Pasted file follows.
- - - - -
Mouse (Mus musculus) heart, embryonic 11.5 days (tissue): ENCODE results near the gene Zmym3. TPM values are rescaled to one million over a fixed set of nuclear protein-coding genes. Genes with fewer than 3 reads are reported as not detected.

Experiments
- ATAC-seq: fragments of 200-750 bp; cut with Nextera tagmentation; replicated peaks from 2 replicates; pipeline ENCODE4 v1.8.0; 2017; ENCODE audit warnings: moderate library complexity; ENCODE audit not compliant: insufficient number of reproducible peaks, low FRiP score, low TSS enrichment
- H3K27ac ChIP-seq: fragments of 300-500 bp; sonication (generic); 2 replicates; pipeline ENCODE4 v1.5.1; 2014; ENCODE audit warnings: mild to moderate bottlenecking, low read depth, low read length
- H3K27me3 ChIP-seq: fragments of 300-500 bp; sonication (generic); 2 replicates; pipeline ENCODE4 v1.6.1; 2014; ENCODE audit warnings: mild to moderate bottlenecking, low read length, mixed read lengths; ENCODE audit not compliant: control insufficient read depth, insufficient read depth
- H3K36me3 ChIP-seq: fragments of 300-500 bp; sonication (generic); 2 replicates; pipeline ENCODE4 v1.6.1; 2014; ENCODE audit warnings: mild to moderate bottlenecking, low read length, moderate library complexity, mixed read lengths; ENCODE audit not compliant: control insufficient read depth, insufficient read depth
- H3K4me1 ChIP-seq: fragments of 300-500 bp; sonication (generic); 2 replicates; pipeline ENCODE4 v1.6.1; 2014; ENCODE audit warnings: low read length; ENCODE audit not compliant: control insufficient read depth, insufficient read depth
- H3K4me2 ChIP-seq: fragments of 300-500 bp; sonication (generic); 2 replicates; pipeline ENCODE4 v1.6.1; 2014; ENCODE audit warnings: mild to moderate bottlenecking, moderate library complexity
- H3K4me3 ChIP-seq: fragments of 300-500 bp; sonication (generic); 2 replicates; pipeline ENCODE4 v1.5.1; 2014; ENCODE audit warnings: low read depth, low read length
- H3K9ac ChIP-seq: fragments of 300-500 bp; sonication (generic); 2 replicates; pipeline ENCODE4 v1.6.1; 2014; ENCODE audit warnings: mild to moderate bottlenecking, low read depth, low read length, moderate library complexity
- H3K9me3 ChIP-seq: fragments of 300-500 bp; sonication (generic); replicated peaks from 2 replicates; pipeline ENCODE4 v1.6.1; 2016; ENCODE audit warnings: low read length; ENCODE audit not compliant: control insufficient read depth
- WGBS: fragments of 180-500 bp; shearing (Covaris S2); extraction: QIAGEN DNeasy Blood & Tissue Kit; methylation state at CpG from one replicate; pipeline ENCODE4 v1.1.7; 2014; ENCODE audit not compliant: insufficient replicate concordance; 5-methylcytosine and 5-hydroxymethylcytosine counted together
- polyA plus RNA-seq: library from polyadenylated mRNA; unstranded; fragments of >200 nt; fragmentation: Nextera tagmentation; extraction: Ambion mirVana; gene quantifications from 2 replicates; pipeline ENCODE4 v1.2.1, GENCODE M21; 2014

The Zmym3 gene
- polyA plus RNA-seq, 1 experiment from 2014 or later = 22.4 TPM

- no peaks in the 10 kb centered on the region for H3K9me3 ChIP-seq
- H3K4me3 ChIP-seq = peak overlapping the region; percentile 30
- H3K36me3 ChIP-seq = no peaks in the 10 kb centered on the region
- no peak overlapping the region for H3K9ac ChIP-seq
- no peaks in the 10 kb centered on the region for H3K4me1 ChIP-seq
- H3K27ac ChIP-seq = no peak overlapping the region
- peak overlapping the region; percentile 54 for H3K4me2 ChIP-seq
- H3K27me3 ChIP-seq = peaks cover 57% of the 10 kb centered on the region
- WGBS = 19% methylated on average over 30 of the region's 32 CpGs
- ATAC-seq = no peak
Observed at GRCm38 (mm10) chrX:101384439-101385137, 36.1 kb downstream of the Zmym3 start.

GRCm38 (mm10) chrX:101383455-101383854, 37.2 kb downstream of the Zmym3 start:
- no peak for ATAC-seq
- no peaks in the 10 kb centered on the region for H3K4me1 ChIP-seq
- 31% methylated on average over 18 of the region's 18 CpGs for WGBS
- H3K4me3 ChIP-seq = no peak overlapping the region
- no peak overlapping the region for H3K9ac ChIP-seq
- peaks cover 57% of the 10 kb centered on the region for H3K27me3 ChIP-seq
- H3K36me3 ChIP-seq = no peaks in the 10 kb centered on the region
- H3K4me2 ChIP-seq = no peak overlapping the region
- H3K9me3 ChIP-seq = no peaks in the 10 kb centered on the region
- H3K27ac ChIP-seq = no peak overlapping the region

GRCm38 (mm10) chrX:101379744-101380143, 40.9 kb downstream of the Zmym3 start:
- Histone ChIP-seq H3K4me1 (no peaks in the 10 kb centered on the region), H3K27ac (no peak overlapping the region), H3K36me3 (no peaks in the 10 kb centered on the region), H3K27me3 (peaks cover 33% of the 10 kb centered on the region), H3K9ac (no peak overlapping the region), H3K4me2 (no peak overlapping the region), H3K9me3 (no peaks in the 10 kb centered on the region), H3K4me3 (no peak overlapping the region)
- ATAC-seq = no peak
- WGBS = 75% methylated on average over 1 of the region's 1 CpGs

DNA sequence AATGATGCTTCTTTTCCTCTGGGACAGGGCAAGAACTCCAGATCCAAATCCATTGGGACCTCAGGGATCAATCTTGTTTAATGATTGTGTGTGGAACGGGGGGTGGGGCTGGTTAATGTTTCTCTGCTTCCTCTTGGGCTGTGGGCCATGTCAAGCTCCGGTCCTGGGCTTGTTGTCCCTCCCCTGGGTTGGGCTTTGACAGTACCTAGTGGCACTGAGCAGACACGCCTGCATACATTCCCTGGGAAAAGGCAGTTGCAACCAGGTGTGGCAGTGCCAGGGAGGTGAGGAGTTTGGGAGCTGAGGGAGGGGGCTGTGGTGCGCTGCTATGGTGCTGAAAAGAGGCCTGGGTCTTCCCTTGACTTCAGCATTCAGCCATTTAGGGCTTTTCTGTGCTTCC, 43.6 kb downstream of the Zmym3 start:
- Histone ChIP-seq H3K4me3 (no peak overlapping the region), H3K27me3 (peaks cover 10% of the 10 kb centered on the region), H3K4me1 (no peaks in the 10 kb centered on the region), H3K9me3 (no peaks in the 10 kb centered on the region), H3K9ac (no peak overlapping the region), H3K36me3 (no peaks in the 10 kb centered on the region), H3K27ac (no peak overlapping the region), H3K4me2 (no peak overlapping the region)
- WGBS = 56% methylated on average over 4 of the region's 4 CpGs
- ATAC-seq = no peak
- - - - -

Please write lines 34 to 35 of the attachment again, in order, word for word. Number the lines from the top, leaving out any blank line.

- H3K36me3 ChIP-seq = no peaks in the 10 kb centered on the region
- H3K4me2 ChIP-seq = no peak overlapping the region